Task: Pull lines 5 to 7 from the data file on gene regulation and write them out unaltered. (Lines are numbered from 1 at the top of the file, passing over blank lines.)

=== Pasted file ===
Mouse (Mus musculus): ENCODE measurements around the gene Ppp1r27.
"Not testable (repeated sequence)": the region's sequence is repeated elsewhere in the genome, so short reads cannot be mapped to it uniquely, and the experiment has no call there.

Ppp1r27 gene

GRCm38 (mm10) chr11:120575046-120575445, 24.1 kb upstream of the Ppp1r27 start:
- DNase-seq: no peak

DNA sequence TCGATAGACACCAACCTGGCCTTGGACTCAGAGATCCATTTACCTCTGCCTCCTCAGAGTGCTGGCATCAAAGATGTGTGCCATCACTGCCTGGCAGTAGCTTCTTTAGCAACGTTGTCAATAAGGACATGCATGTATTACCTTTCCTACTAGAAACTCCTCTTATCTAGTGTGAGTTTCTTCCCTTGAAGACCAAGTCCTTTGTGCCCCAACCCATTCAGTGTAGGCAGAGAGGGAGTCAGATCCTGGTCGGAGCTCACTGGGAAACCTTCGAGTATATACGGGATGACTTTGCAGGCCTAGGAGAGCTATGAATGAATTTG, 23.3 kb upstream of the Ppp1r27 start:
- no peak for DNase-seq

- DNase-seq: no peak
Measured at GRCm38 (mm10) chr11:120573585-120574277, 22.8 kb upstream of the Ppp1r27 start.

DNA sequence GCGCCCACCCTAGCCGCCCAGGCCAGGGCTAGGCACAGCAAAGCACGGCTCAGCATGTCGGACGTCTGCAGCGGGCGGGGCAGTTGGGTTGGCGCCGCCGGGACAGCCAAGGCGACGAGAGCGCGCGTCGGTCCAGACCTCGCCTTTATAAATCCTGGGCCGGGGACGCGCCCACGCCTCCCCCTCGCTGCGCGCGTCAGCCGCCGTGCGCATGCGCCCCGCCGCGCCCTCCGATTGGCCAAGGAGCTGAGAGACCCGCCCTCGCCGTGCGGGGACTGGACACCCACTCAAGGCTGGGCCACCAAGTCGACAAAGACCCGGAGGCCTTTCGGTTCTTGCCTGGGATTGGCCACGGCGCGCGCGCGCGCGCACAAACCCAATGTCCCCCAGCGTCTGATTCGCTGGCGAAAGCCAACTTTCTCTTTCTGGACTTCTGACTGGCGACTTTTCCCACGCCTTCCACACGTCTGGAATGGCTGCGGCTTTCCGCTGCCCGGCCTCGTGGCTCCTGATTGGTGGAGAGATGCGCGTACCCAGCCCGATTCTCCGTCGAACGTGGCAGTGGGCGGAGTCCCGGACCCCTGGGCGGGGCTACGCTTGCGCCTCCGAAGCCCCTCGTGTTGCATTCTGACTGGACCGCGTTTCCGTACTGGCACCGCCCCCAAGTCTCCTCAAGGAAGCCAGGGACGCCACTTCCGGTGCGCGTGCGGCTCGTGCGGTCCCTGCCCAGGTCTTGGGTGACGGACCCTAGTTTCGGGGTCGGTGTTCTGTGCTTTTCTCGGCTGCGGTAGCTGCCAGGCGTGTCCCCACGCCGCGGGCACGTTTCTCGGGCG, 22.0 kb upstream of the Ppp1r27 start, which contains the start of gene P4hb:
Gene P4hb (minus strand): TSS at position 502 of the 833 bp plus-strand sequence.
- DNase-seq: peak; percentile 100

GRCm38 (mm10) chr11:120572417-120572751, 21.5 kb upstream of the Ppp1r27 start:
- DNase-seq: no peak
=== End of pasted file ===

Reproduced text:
- DNase-seq: no peak

DNA sequence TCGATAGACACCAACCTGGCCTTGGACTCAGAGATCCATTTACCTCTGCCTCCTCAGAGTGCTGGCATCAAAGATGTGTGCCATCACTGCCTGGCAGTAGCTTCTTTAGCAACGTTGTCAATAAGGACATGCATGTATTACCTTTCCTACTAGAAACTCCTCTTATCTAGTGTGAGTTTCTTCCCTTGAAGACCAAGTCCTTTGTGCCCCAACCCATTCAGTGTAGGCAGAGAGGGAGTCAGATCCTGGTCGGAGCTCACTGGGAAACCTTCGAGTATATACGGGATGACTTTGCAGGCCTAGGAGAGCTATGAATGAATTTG, 23.3 kb upstream of the Ppp1r27 start:
- no peak for DNase-seq